During a washingtonpost.com discussion, when John Solomon was asked why a recent article he co-wrote on fundraisers did not mention Alan B. Fabian -- Mitt Romney's recently indicted former national finance co-chairman -- he did not mention Fabian but claimed that the article included a passage on Robert Lichfield, another Romney fundraiser facing several lawsuits, but that "it was edited out," adding that this "sometimes happens ... to make room for late-breaking news."
During his September 5 washingtonpost.com "Post Politics" discussion, Washington Post money and politics reporter John Solomon was asked why a September 3 Post article he co-wrote with staff writer Matthew Mosk -- which discussed "a growing number of fundraisers in the 2008 presidential campaign whose backgrounds have prompted questions" -- did not mention that "[Republican presidential candidate] Mitt Romney's national finance co-chairman, Alan B. Fabian, recently was indicted on 23 counts of money laundering, fraud, perjury, and obstruction of justice, among other crimes." The version of the article published by the Post mentioned only scandals involving supporters of Democratic candidates. Solomon responded by claiming that "my colleague Matt Mosk and I reported on the Romney matter." But rather than discuss Fabian, Solomon proceeded to claim that they had included a paragraph about another Romney fundraiser in their draft of the article: "Likewise, Republican Mitt Romney faced questions about one of his Utah finance chairmen, Robert Lichfield, because of lawsuits he is facing alleging abusive treatment at boarding schools he founded to handle troubled youths." Solomon added: "Unfortunately, it was edited out. That sometimes happen when stories get trimmed to make room for late-breaking news."
Solomon did not specify what late-breaking news caused the 33-word passage's deletion from an article totaling 1,364 words as published, nor did he indicate which editor excised it.
While Solomon did not discuss Fabian in his response, washingtonpost.com provided a link to an August 14 "Annapolis Notebook" brief by Post staff writer John Wagner, who reported that Fabian "was a leading fundraiser for former [Maryland] lieutenant governor [and 2006 Senate candidate] Michael S. Steele (R)" and "has also been a prolific donor to Republicans nationally," but did not note Fabian's ties to Romney. Indeed, a Media Matters for America search of the Nexis database for "Mitt Romney" and "Alan Fabian" or "Alan B. Fabian" found no articles published in the Post mentioning the two in the same story. Moreover, a Nexis search for "Alan Fabian" or "Alan B. Fabian" and either "Mosk" or "Solomon" also yielded zero results.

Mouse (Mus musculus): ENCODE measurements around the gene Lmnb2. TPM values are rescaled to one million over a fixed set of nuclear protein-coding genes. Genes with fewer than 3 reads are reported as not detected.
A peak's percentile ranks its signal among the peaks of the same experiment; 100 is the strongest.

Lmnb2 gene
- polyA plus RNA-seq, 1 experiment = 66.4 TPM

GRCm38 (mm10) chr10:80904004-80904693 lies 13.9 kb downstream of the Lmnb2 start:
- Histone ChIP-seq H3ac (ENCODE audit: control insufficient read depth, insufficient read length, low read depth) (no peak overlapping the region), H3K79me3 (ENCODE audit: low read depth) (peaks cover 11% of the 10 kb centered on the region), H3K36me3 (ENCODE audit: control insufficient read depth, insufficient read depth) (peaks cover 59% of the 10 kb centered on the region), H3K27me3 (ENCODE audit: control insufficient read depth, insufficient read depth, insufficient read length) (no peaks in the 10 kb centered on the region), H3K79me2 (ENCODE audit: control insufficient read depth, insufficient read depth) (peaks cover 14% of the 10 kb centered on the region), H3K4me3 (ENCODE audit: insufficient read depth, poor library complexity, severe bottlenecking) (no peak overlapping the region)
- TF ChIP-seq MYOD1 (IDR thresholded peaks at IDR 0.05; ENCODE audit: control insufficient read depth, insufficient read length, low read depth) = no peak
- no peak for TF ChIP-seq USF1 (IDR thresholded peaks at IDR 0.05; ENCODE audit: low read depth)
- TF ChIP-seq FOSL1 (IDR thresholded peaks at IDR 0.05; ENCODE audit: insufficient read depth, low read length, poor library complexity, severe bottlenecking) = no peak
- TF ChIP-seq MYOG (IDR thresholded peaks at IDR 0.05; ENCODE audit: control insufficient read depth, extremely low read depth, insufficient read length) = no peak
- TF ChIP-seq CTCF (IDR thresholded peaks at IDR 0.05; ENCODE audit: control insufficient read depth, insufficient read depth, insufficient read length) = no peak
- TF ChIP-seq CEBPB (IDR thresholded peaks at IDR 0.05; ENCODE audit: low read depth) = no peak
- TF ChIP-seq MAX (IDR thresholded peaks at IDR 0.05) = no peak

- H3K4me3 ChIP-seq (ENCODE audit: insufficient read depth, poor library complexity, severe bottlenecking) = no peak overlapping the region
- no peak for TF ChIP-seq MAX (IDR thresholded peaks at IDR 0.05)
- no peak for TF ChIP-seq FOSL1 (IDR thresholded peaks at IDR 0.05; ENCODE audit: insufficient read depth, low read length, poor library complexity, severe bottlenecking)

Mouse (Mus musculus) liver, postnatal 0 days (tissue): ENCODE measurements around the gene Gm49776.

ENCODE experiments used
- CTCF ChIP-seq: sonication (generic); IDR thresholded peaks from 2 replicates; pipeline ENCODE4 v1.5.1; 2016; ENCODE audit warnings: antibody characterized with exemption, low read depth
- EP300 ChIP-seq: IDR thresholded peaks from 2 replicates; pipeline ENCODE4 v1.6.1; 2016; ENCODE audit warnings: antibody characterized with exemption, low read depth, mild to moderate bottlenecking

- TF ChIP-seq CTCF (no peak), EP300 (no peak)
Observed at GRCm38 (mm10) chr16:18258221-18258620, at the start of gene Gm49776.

As Media Matters has noted, several networks have devoted extensive coverage to Norman Hsu, who The Wall Street Journal suggested may have funneled illegal campaign contributions to Sen. Hillary Rodham Clinton (D-NY), while ignoring Fabian's indictment and connection to Romney. Fabian resigned from Romney's finance committee shortly after he was indicted, and the Romney campaign said it would return his $2,300 contribution, but not, however, "contributions from donors who were recruited by or have ties to Fabian," according to The Boston Globe.
From Solomon's September 5 "Post Politics" discussion:
Washington: Your front-page article on Monday detailed scandal-plagued financial supporters of three Democrats -- Hillary Clinton, Barack Obama and John Edwards. But you made no mention of any controversy involving a Republican candidate. Why not? One example that would have fit quite well: Mitt Romney's national finance co-chairman, Alan Fabian, recently was indicted on 23 counts of money laundering, fraud, perjury, and obstruction of justice, among other crimes. The Washington Post has yet to report a single word about this. Why not?
washingtonpost.com: When Controversy Follows Cash: Some Fundraisers With Legal Issues Slip Through Campaigns' Vetting (Post, Sept. 3)
washingtonpost.com: Democrats Denounce Indicted Executive's Fundraising Efforts for GOP (Post, Aug. 14)
John Solomon: Actually, my colleague Matt Mosk and I reported on the Romney matter and included the following passage in our draft of the Monday story. "Likewise, Republican Mitt Romney faced questions about one of his Utah finance chairmen, Robert Lichfield, because of lawsuits he is facing alleging abusive treatment at boarding schools he founded to handle troubled youths." Unfortunately, it was edited out. That sometimes happen when stories get trimmed to make room for late-breaking news. But if you have any doubts about the Post's commitment to vet and examine leaders of both political parties, you only need to examine the front pages of the last few weeks that have included stories by myself and my colleagues exposing Karl Rove's "asset deployment team," the role of Dick Cheney's chief lawyer in pressing anti-terrorism policies that troubled some in government and our extensive coverage of the attorney general and Larry Craig controversies.